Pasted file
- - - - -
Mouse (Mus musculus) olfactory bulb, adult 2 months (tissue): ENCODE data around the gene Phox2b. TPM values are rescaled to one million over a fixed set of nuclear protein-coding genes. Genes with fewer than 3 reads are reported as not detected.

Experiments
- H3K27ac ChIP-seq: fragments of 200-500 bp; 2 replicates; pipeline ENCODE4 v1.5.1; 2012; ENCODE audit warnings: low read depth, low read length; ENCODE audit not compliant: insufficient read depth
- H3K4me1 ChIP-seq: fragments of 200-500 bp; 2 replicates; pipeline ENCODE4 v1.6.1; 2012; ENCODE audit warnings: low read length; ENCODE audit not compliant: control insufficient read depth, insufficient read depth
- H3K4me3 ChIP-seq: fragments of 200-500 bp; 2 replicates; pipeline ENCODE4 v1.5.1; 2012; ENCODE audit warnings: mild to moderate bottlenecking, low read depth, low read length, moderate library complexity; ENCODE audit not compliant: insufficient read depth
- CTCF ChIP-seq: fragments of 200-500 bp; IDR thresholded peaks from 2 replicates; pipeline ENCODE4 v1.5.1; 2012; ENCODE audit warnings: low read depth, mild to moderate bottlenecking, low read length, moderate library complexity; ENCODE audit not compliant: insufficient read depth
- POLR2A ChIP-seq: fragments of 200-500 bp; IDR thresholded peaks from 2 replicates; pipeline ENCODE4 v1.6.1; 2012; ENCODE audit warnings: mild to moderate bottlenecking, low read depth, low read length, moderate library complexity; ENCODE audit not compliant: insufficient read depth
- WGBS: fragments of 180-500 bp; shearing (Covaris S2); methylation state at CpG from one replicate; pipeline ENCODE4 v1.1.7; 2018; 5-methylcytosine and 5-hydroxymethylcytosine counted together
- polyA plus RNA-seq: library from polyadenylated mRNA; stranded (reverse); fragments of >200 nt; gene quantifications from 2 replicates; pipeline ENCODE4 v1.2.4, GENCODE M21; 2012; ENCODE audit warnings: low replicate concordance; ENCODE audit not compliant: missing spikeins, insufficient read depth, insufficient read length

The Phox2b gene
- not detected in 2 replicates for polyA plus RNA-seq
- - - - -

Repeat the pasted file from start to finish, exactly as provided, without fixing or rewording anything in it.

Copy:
Mouse (Mus musculus) olfactory bulb, adult 2 months (tissue): ENCODE data around the gene Phox2b. TPM values are rescaled to one million over a fixed set of nuclear protein-coding genes. Genes with fewer than 3 reads are reported as not detected.

Experiments
- H3K27ac ChIP-seq: fragments of 200-500 bp; 2 replicates; pipeline ENCODE4 v1.5.1; 2012; ENCODE audit warnings: low read depth, low read length; ENCODE audit not compliant: insufficient read depth
- H3K4me1 ChIP-seq: fragments of 200-500 bp; 2 replicates; pipeline ENCODE4 v1.6.1; 2012; ENCODE audit warnings: low read length; ENCODE audit not compliant: control insufficient read depth, insufficient read depth
- H3K4me3 ChIP-seq: fragments of 200-500 bp; 2 replicates; pipeline ENCODE4 v1.5.1; 2012; ENCODE audit warnings: mild to moderate bottlenecking, low read depth, low read length, moderate library complexity; ENCODE audit not compliant: insufficient read depth
- CTCF ChIP-seq: fragments of 200-500 bp; IDR thresholded peaks from 2 replicates; pipeline ENCODE4 v1.5.1; 2012; ENCODE audit warnings: low read depth, mild to moderate bottlenecking, low read length, moderate library complexity; ENCODE audit not compliant: insufficient read depth
- POLR2A ChIP-seq: fragments of 200-500 bp; IDR thresholded peaks from 2 replicates; pipeline ENCODE4 v1.6.1; 2012; ENCODE audit warnings: mild to moderate bottlenecking, low read depth, low read length, moderate library complexity; ENCODE audit not compliant: insufficient read depth
- WGBS: fragments of 180-500 bp; shearing (Covaris S2); methylation state at CpG from one replicate; pipeline ENCODE4 v1.1.7; 2018; 5-methylcytosine and 5-hydroxymethylcytosine counted together
- polyA plus RNA-seq: library from polyadenylated mRNA; stranded (reverse); fragments of >200 nt; gene quantifications from 2 replicates; pipeline ENCODE4 v1.2.4, GENCODE M21; 2012; ENCODE audit warnings: low replicate concordance; ENCODE audit not compliant: missing spikeins, insufficient read depth, insufficient read length

The Phox2b gene
- not detected in 2 replicates for polyA plus RNA-seq